Ofsted appointment hints at cronyism

Baroness Sally Morgan's dismissal is at the centre of the controversy

The news that the Department for Education would not be renewing Baroness Sally Morgan’s term as the head of Ofsted has sparked a new row over cronyism at the centre of Whitehall.

As the education secretary, Michael Gove attempted to justify the decision through a mixture of bluster and praise. Accusations of ideological purging have dogged him, concentrating on the fact that Sally Morgan is a member of the Labour party. Baroness Morgan herself claimed to be a victim of “a determined effort from Number 10” to ensure more Conservatives hold positions of importance within government. This has been refuted by Mr Gove who pointed out that Simon Stevens, a former Labour special advisor, had been selected to head the NHS.

Yet questions still surround Baroness Morgan’s mysterious departure. Gove insisted on the Andrew Marr Show that she had done a sterling job at Ofsted and formed a “fantastic team” with Chief Inspector Sir Michael Wilshaw. Gove also recognised that Morgan was in fact a supporter of several of his programmes, such as free schools and academies. Therefore, the fact that Morgan is not returning to her post plays into the hands of Gove’s critics who believe that he does not listen to outside opinions or ideologically opposed views.

Sir David Bell, former Chief Inspector at Ofsted and Permanent Secretary at the Department for Education, weighed into the dispute with a warning for Mr Gove not to “believe his own hype”, nor to rely on a ring of Whitehall insiders for advice. A frequent criticism of Gove has been that he is cut off from the teaching establishment, or “The Blob” as he refers to them. This debate further underlines the perception that he is out of his depth; cut off from educational experts and instead waging an ideological crusade to reform teaching to his own standards, largely unassisted by those in the profession.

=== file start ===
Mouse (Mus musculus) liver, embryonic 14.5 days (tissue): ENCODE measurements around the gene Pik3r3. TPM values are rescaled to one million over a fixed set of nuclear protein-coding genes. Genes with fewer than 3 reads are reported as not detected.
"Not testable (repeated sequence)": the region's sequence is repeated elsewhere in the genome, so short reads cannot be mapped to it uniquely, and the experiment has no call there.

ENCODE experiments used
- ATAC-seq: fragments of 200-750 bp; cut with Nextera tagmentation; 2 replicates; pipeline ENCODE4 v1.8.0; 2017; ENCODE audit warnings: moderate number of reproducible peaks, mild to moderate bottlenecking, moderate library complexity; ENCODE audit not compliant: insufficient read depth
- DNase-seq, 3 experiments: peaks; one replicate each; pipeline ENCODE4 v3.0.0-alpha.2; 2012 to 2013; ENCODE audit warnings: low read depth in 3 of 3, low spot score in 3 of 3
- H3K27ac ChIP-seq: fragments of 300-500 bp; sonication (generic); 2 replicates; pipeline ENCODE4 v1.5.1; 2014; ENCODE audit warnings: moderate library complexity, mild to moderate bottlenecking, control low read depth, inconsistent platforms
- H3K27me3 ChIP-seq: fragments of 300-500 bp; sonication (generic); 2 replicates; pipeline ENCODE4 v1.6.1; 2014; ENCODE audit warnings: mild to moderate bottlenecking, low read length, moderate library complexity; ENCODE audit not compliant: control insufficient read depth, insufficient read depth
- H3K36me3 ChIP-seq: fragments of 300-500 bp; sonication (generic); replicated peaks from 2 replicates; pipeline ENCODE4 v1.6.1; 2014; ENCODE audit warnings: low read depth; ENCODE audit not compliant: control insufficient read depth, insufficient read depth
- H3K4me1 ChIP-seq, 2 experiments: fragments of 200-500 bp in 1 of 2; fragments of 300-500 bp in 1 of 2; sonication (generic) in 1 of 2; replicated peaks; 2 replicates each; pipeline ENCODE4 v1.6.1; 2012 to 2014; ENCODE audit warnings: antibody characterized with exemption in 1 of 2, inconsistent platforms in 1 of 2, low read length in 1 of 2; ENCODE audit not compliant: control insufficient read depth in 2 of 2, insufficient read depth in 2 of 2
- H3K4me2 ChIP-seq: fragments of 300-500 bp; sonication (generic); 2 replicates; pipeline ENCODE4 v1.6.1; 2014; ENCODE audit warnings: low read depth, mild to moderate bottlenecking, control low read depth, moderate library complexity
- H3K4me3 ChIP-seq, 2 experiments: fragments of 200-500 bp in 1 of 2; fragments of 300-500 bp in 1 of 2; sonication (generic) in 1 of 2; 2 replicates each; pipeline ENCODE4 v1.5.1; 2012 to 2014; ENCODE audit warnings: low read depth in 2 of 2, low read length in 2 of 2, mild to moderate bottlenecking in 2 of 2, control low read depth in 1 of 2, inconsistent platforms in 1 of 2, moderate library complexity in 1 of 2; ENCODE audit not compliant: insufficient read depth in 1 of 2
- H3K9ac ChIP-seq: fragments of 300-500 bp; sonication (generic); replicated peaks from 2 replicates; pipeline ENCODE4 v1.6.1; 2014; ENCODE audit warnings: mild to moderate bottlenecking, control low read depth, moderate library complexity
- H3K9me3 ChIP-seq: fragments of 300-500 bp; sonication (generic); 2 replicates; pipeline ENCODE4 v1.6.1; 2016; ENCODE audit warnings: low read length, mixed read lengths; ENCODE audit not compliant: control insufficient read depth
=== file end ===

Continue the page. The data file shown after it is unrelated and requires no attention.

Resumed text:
Indeed, as the Ofsted row has continued, he has instead taken to the floor to outline his position on how state schools can improve; namely through emulating aspects of the private system, such as longer hours and more rigorous testing, common themes in Mr Gove’s view of schooling. While surely a speech that will enrage the teaching community, whom already regard they careers as overworked, it will no doubt strike a chord with parents who want to see better standards for their children’s education, even if the idea of longer hours has had a mixed reaction: Siobhan Freegard, the founder of Netmums noted that parents preferred an approach of flexible hours rather than stretching a child’s academic day.

Ultimately, this debate has placed Michael Gove on the back foot; forced to defend his decision and demonstrate clear process at the top of the Department for Education, the media has been distracted from his vision for state schools and instead focusses on the practices of the Secretary, and of Number 10, and the shadow of cronyism in Westminster.

Jack Thompson

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